Here is a summary of the Write File Record Modbus command request:
The Modbus preprocessor handles multiple Modbus function codes. Snort uses the ModbusCheckRequestLengths function to calculate the expected size for each packet.
If we look at the function ModbusCheckRequestLengths in the file modbus_decode.c, we see a while-loop that goes over all of the groups in the packet, in order to calculate the total record lengths.
Can you already spot a potential problem? Let's go over the steps for exploitation:
The tmp_count parameter is initialized using a value from the packet->payload and represents the number of bytes remaining in the payload, according to the payload_length parameter. After tmp_count is set, we enter a while-loop with the exit condition of bytes_processed < tmp_count. Therefore, so far tmp_count = 10, which is constant and won't change during the loop. As long as bytes_processed remains less than 10, the while-loop will continue looping.
To do so, let's look at the content of the while-loop. We see that bytes_processed is affected by the record_length parameter, which consists of two bytes from the Modbus payload (Group → Record Length).
The record_length parameter is of type uint16_t, with a value from the user-controlled Modbus payload. bytes_processed is also uint16_t, and is calculated by multiplying record_length by 2 + the sub-request header size, which is 7.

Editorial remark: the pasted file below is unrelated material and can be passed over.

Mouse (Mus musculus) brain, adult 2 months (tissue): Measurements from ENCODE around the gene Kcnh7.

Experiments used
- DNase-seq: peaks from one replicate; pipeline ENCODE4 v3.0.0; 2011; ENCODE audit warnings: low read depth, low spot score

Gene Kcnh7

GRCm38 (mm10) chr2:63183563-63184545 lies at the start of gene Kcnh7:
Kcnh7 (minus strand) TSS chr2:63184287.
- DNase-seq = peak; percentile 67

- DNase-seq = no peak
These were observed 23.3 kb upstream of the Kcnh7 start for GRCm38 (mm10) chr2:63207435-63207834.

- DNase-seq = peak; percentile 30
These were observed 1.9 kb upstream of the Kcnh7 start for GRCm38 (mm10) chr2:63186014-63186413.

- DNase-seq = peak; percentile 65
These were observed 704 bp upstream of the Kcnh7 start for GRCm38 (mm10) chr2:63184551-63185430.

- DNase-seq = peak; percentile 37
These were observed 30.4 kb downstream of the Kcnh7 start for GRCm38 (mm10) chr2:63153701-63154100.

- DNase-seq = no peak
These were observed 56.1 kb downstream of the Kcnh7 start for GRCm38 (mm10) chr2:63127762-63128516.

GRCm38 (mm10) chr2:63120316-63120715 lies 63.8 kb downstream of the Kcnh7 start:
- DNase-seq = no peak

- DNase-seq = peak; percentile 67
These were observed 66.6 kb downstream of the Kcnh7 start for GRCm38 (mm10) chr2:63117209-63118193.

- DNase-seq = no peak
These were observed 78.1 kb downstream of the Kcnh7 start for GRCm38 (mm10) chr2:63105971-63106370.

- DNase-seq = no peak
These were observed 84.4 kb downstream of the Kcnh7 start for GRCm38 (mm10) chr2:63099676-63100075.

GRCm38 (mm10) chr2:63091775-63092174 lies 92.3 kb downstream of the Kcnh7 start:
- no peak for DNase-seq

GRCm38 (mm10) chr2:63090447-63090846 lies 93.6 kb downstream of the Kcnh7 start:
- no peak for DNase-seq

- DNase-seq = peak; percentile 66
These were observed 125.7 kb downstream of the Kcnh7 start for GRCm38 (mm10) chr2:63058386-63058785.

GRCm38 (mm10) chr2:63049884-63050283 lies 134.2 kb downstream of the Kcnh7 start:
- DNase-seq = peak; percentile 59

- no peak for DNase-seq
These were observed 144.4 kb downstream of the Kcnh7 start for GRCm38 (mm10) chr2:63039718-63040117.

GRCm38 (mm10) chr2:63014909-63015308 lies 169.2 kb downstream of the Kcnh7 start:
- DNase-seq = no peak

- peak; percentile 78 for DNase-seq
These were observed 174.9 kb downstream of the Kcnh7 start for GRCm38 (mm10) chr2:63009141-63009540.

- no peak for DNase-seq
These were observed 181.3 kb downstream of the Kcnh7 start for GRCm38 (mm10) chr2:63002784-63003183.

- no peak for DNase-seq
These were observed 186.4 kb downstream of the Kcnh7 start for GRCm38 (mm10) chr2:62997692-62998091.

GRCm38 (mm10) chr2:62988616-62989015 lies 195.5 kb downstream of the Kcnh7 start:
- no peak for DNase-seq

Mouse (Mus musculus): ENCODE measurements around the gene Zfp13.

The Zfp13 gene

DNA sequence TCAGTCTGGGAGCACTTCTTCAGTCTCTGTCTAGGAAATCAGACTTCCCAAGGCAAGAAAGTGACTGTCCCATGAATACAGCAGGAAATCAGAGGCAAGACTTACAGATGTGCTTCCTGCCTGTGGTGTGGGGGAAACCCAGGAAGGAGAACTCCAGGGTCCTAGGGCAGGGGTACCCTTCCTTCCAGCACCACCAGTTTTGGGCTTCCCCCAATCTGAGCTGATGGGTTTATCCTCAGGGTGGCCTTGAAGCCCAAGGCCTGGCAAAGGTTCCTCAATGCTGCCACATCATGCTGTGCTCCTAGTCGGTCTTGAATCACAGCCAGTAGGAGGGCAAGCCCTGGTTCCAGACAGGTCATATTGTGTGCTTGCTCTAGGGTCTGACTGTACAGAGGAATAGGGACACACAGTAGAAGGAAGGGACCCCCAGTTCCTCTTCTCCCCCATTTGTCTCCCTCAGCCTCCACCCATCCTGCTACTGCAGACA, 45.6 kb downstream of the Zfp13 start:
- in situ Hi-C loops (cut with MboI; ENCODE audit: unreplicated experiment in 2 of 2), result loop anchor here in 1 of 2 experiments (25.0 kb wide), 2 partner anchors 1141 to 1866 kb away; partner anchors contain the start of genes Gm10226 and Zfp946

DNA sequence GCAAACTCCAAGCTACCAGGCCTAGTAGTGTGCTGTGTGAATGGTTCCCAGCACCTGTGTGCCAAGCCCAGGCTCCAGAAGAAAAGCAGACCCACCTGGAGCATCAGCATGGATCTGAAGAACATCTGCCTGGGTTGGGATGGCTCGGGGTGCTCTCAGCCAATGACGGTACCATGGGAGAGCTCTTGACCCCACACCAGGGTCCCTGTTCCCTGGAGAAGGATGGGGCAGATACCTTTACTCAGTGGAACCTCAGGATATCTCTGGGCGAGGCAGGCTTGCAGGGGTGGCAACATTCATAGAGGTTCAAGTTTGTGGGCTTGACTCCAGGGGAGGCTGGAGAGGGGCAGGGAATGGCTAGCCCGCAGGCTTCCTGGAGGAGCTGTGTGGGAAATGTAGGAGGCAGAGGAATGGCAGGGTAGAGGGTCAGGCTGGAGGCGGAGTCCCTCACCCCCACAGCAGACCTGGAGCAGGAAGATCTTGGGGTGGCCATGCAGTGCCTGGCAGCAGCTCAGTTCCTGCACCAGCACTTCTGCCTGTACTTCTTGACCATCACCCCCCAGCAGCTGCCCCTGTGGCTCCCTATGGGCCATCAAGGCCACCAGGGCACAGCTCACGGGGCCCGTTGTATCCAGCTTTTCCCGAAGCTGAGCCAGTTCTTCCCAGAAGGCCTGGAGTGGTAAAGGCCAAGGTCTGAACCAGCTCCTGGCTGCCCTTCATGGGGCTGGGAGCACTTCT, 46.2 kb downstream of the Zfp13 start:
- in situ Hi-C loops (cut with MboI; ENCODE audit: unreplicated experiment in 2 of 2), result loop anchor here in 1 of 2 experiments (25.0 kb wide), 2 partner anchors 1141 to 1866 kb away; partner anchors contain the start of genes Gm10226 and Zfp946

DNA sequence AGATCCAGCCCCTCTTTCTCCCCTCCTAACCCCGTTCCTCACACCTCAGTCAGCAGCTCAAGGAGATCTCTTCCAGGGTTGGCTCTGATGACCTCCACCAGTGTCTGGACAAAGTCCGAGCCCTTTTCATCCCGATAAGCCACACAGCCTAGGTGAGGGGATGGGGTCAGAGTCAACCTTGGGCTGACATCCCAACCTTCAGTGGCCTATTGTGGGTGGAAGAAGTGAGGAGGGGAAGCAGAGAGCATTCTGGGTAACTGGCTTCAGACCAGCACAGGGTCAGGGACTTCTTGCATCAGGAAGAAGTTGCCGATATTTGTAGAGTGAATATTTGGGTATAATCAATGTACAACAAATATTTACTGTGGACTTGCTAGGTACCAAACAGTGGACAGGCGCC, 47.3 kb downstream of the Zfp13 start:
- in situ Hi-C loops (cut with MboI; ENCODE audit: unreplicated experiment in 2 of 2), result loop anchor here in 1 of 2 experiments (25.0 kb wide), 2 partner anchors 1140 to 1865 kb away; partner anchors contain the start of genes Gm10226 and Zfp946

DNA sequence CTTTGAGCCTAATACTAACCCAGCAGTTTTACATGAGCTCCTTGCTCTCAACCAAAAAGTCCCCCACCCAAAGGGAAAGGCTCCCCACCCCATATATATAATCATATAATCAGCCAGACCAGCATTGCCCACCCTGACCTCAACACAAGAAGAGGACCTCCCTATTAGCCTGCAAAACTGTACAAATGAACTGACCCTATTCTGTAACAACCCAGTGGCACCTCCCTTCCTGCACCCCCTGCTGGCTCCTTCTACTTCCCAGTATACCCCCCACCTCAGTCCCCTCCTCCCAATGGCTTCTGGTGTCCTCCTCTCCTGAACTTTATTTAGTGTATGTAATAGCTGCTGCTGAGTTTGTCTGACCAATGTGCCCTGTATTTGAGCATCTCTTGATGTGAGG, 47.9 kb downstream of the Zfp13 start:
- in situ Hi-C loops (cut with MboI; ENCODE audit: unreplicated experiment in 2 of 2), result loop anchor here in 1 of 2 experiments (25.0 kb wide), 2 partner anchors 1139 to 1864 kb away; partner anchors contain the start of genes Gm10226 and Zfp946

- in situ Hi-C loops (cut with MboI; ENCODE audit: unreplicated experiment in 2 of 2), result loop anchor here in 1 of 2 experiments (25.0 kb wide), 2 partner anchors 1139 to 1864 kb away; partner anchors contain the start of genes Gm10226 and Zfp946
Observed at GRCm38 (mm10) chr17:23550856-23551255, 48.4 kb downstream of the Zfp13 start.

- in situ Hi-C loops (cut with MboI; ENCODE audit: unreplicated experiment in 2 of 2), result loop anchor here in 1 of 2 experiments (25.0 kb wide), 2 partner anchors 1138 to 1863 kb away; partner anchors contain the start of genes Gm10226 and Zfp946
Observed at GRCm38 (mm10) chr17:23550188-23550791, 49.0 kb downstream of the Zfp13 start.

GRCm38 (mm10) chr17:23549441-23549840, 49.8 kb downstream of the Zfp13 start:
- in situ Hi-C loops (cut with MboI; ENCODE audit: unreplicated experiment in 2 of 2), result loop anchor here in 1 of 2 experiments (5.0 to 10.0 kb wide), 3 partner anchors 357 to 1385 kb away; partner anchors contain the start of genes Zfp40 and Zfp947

However, the result of the multiplication can be more than the maximum uint16_t size, thus overflowing the value.
record_length = 0xfffe
MODBUS_FILE_RECORD_SUB_REQUEST_SIZE = 7
bytes_processed = 7 + (2 * 0xfffe)
In this example, the bytes_processed will be 0x20003, which is:
In binary, when the result is cast to uint_16t, the lower 16 bits are kept, meaning the bytes_processed will be 0000000000000011, which equals 3. If the bytes_processed is 3, we do not exit the while-loop, because 3 (bytes_processed) < 10 (tmp_count), and we enter another iteration.
Now, the new record_length will be taken from the user-controlled payload, from a specific offset that is partially affected by the bytes_processed value. Since we fully control the value of the bytes_processed using the integer-overflow bug, we can craft the payload in such a way that the newly calculated record_length will be any number we choose.
Therefore, if the next value that is read into the record_length (allegedly the next group's record length) is 0xfffb, then the bytes_processed will be calculated as follows:
bytes_processed = bytes_processed + MODBUS_FILE_RECORD_SUB_REQUEST_SIZE + 2*record_length
bytes_processed = 3 + 7 + 2*(0xfffb) = 0
So, the bytes_processed is now 0.The next time we enter the while-loop, the bytes_processed is 0 again, so we will go through steps 2 and 3 over and over, until the process is terminated by the user. This essentially keeps the process stuck in the while-loop (steps 2 & 3) "blinding" it forever. In this state, Snort will not process new packets and will not alert.
Successful exploits of vulnerabilities in network analysis tools such as Snort can have devastating impacts on enterprise and OT networks.
CVE-2022-20685, uncovered by Team82, targeted just one facet of this popular network intrusion detection and prevention system. It can be exploited remotely to create a denial-of-service condition in Snort, keeping it from processing new packets, and generating alerts.
Team82 believes network analysis tools are an under-researched area that deserves more analysis and attention, especially as OT networks are increasingly being centrally managed by IT network analysis familiar with Snort and other similar tools.
CWE-190: Integer Overflow or Wraparound
CVSSv3 score: 7.5
Description: An integer overflow vulnerability in the Snort Modbus OT preprocessor enables an attacker to remotely send a crafted packet to a vulnerable system, triggering an infinite while-loop and creating a denial-of-service condition.